Road Roller

Road Roller

Road Roller

Road roller (sometimes called a roller-compactor, or just roller) is a compactor type engineering vehicle used to compact soil, gravel, concrete, or asphalt in the construction of roads and foundations. In some parts of the world, road rollers are still known colloquially as steam rollers, regardless of their method of propulsion. This typically only applies to the largest examples (used for road-making).Road rollers use the weight of the vehicle to compress the surface being rolled. Initial compaction of the substrate is done using a pneumatic-tyred roller, with two rows (front and back) of pneumatic tyres. The flexibility of the tyres, with a certain amount of vertical movement of the wheels, enables the roller to operate effectively on uneven ground. The finish is done using metal-drum rollers to ensure a smooth, even result. Rollers are also used in landfill compaction. Such compactors typically have knobbed ( sheep s-foot ) wheels, and do not achieve a smooth surface. The knobs aid in compression due to the smaller area contacting the ground.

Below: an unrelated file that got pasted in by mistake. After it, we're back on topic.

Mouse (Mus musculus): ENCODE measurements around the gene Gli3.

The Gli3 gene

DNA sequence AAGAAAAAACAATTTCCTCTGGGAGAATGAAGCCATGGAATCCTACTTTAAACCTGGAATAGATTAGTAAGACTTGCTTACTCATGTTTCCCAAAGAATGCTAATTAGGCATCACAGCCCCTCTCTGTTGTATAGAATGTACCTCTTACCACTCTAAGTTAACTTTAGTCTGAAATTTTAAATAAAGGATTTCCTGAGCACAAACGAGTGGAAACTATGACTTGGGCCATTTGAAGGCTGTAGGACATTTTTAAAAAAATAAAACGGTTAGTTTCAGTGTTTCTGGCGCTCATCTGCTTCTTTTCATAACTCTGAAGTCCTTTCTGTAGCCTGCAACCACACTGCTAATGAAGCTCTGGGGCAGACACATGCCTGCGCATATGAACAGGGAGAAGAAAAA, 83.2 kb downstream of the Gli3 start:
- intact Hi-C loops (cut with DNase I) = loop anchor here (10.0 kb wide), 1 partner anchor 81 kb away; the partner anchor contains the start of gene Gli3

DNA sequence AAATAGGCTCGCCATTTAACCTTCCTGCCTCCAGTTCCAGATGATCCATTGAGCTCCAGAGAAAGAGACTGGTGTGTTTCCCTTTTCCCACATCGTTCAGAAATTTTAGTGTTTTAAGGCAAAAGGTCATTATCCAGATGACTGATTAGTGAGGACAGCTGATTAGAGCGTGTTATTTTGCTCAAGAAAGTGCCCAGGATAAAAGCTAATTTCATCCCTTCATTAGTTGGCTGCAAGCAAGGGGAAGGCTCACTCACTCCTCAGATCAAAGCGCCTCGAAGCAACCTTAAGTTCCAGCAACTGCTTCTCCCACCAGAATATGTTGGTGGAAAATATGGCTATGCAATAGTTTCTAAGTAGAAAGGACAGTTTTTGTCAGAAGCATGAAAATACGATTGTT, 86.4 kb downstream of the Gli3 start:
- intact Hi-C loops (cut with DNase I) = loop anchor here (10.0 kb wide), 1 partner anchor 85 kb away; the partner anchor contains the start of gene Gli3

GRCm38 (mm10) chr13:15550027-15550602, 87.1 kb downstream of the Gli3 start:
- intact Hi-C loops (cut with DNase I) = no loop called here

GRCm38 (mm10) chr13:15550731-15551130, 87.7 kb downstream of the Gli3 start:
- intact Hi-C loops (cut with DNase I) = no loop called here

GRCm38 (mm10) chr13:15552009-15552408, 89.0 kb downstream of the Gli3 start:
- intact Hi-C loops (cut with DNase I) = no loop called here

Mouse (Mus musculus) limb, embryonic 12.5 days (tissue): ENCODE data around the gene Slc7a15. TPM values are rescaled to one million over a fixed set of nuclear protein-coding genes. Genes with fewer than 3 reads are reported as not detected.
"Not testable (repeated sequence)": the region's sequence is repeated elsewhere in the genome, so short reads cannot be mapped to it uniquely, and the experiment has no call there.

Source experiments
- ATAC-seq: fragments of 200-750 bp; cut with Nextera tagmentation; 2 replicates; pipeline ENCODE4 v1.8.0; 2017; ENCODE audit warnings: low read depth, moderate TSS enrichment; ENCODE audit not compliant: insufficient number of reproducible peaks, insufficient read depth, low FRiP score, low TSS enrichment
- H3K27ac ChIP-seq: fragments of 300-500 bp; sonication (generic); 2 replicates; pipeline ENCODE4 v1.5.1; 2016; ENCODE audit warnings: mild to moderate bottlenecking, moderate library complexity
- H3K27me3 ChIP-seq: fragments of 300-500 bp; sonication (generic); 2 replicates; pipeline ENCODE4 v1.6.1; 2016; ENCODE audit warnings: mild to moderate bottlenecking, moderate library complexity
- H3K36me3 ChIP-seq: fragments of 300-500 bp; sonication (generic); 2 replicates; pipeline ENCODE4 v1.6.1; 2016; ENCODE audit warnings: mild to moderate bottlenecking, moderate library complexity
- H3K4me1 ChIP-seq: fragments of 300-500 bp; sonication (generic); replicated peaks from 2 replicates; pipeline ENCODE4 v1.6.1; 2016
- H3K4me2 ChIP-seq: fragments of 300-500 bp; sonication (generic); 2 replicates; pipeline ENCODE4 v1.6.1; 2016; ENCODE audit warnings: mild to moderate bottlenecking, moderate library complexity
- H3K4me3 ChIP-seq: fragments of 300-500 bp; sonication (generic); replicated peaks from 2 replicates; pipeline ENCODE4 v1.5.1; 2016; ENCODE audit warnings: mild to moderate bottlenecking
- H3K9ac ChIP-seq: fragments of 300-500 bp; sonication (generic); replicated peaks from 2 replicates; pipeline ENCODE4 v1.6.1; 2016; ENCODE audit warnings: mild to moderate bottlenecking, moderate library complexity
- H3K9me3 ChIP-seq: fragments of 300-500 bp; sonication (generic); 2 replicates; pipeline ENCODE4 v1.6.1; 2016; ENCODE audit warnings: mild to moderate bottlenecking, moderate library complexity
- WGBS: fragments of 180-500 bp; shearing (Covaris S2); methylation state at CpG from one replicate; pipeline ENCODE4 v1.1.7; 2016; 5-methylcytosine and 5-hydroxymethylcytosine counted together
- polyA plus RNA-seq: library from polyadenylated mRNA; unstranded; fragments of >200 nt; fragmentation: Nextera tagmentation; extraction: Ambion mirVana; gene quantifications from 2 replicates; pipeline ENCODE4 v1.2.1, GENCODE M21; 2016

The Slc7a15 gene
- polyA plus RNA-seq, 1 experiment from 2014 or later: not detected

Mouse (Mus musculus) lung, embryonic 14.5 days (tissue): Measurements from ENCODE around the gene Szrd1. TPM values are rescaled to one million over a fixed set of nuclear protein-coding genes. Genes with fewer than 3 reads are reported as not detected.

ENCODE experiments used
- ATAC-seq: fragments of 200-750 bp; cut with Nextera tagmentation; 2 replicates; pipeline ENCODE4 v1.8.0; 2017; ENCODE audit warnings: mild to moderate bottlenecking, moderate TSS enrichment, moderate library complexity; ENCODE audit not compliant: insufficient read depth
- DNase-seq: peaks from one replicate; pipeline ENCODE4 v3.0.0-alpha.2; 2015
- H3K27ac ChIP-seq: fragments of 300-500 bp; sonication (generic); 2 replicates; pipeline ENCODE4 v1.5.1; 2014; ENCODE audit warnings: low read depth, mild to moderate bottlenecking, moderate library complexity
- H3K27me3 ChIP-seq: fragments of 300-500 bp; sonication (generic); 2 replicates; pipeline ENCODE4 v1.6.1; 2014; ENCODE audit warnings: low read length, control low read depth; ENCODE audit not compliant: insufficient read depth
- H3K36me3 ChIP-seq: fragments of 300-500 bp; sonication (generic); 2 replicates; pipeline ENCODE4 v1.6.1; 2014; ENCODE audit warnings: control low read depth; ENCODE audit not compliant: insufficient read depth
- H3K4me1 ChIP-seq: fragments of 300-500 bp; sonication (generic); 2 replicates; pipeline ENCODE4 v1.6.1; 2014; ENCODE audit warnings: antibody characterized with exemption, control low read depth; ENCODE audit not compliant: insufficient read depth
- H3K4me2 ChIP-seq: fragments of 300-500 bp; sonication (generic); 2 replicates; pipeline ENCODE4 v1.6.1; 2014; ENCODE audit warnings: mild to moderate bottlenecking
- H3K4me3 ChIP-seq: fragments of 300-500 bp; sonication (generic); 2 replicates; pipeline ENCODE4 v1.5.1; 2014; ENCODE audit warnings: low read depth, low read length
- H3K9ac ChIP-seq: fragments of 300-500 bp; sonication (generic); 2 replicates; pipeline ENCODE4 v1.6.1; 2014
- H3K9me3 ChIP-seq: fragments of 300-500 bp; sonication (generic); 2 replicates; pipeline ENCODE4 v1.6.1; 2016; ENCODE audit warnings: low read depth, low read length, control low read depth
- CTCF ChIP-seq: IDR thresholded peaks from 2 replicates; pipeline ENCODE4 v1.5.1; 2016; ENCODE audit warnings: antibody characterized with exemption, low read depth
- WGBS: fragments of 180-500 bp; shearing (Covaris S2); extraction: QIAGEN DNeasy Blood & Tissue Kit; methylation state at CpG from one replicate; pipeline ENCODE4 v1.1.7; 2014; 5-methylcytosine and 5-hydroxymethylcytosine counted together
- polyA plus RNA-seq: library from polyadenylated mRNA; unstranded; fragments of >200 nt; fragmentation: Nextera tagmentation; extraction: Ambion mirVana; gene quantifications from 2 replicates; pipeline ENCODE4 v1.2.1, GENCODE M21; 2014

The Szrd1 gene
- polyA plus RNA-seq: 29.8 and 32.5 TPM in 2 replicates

Roller Types
Manual walk-behind
Powered walk-behind (electric or diesel/gas powered)
Trench roller (manual units or radio-frequency remote control)
Ride-on
Ride-on with knock-down bar
Ride-on articulating-swivel
Vibratory
Pneumatic-tyre
Tractor mounted and powered (this may be a one-off - see gallery picture below)
Drum types
Drums come in various widths: 24-to-84 inches
Single-drum sheeps/pad-foot (soil)
Single-drum smooth (asphalt)
Double-drum (duplex) sheeps/pad-foot (soil)
Double-drum (duplex) smooth (asphalt)
3-wheel cleat with bulldozing blade (landfills)
On some machines, the drums may be filled with water on site to achieve the desired weight. When empty, the lighter machine is easier and cheaper to transport between worksites.
Additional compaction may be achieved by vibrating the roller drums
Water lubrication may be provided to the drum surface to avoid hot asphalt (for example) sticking to the drum
Hydraulic transmission permits greater design flexibility (early examples were direct mechanical drive) and reduces the number of moving parts exposed to contamination.
Human-propelled rollers may only have a single roller drum
Self-propelled rollers may have two drums, mounted one in front of the other (format known as duplex ), or three rolls, or just one, with the back rollers replaced with treaded pneumatic tyres for increased traction.